Healthcare unfortunately suffers from a bit of a double whammy. On one side, the information within healthcare is some of the most valuable information that you have. I’m a member of the Institute for Critical Infrastructure Technology and we just released a report on the incredible value of electronic health records on the Dark Web. While there’s a lot of variability, the bottom line is that there are incentives because these are very valuable records.

On the other side, hospitals are pulled in a lot of directions. Those directions don’t necessarily include privacy and security when it comes time to budget. You got so many competing demands for rolling out new electronic health records and associated systems, different informatics  programs, obviously you’ve got the Meaningful Use incentive programs and MACRA. What you’re seeing is hospitals saying, I’ve got to do all of these different things and I’m not really sure where to put privacy and security on the roadmap, But simultaneously, if you don’t put those on the roadmap, in the long run you’re going to degrade the trust that allows those other programs to be successful.

Hospitals are caught in a tough situation right now. Health systems in general are trying to navigate those waters as effectively as they can, but it’s quite difficult. That’s what is leading to these breaches, in addition to those open architectures, the ease at which people can access this data, and the historical lack of technologies in this field to detect and thwart these types of threats.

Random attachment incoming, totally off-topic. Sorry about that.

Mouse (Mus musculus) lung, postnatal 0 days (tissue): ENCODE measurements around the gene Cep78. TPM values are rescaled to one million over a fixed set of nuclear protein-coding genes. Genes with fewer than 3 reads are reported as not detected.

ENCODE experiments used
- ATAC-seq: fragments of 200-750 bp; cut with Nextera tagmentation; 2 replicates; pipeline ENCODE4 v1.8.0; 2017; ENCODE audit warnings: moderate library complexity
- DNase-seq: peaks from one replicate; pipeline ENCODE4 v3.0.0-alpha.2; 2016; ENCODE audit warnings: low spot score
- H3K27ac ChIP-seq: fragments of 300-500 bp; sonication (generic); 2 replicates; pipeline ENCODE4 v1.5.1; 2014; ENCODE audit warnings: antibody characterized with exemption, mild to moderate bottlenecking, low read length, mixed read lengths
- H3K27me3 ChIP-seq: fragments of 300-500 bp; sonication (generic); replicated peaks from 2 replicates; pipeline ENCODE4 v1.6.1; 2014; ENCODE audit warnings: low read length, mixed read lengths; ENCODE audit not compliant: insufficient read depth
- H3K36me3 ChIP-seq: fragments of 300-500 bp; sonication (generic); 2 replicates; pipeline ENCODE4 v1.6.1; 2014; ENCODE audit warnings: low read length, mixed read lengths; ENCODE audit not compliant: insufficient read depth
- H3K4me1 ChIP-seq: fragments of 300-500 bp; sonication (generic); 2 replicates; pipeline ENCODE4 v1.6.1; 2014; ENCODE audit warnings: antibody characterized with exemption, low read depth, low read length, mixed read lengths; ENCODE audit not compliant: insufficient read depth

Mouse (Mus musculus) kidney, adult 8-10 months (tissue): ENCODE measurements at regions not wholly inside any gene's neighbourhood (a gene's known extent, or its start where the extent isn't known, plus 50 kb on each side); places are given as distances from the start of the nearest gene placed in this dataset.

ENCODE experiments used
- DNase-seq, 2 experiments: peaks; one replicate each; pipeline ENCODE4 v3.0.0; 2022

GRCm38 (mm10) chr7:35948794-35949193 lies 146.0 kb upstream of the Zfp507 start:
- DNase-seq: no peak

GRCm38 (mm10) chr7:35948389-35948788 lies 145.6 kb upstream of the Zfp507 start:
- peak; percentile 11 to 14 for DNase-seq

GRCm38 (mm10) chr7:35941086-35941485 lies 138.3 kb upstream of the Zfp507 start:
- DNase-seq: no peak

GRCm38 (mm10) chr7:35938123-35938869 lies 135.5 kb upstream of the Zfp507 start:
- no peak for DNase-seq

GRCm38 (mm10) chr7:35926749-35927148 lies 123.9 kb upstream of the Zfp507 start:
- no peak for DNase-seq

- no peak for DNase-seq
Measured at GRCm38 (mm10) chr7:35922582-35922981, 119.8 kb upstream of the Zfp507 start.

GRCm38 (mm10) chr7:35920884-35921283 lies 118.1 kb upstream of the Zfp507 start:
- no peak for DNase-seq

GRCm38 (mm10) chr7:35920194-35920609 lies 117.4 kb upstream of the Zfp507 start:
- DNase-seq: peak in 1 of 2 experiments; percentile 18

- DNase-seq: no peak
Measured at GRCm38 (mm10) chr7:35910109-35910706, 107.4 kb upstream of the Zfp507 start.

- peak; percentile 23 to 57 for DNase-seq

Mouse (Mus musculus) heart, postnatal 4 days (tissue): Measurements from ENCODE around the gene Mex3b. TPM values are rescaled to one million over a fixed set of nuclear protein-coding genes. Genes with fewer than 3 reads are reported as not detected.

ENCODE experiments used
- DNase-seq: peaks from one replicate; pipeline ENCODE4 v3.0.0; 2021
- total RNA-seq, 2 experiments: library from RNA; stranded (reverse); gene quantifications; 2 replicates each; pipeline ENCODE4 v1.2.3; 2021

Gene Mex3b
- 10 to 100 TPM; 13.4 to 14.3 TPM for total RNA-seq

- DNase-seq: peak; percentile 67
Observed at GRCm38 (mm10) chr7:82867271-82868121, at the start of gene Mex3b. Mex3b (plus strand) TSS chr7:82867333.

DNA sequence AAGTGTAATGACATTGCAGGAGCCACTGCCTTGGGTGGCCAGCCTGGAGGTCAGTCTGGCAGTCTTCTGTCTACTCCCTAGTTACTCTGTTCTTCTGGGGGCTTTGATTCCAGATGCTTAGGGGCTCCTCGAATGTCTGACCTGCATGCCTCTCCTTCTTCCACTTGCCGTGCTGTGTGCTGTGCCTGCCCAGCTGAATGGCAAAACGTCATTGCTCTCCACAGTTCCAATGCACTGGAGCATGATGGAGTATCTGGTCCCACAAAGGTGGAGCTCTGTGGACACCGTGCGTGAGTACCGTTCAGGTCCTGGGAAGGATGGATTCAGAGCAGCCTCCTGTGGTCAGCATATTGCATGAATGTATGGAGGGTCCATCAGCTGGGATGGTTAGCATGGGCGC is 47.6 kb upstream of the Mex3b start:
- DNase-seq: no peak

What kind of normal user behavior does the system learn in being able to identify exceptions?

We take information from the EHR record and from the patient record, then weave it together with access logs, metadata, and a lot of other information that allows us to understand the second-by-second pattern of every single user in the electronic health record. By doing this, we can detect threats that go outside the traditional rule-based paradigms.

It’s never just one thing. It’s usually an entire constellation of things. The types of patients they’re treating, the types of actions they’re taking, the manner in which they’re moving through the medical record, and the amount of time they’re spending in it. Everything from the very simple to the extraordinarily complex.